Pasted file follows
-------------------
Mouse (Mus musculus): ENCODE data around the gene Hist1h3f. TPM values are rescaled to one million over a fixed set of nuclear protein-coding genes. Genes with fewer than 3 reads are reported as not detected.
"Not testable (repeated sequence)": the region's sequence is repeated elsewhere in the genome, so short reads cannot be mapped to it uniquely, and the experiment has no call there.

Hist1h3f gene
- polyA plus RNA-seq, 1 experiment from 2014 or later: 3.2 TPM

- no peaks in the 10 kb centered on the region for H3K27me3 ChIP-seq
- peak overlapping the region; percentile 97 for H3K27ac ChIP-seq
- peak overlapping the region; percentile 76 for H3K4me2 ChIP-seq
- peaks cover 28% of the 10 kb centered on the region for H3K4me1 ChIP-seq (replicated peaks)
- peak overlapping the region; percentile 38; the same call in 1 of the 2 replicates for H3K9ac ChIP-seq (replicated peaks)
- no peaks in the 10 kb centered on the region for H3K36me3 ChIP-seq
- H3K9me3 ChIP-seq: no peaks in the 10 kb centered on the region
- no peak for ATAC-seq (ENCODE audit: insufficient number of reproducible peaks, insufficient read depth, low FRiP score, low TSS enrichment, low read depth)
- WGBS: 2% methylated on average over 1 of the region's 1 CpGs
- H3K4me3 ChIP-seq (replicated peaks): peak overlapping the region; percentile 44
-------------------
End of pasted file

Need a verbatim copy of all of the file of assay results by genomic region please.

Mouse (Mus musculus): ENCODE data around the gene Hist1h3f. TPM values are rescaled to one million over a fixed set of nuclear protein-coding genes. Genes with fewer than 3 reads are reported as not detected.
"Not testable (repeated sequence)": the region's sequence is repeated elsewhere in the genome, so short reads cannot be mapped to it uniquely, and the experiment has no call there.

Hist1h3f gene
- polyA plus RNA-seq, 1 experiment from 2014 or later: 3.2 TPM

- no peaks in the 10 kb centered on the region for H3K27me3 ChIP-seq
- peak overlapping the region; percentile 97 for H3K27ac ChIP-seq
- peak overlapping the region; percentile 76 for H3K4me2 ChIP-seq
- peaks cover 28% of the 10 kb centered on the region for H3K4me1 ChIP-seq (replicated peaks)
- peak overlapping the region; percentile 38; the same call in 1 of the 2 replicates for H3K9ac ChIP-seq (replicated peaks)
- no peaks in the 10 kb centered on the region for H3K36me3 ChIP-seq
- H3K9me3 ChIP-seq: no peaks in the 10 kb centered on the region
- no peak for ATAC-seq (ENCODE audit: insufficient number of reproducible peaks, insufficient read depth, low FRiP score, low TSS enrichment, low read depth)
- WGBS: 2% methylated on average over 1 of the region's 1 CpGs
- H3K4me3 ChIP-seq (replicated peaks): peak overlapping the region; percentile 44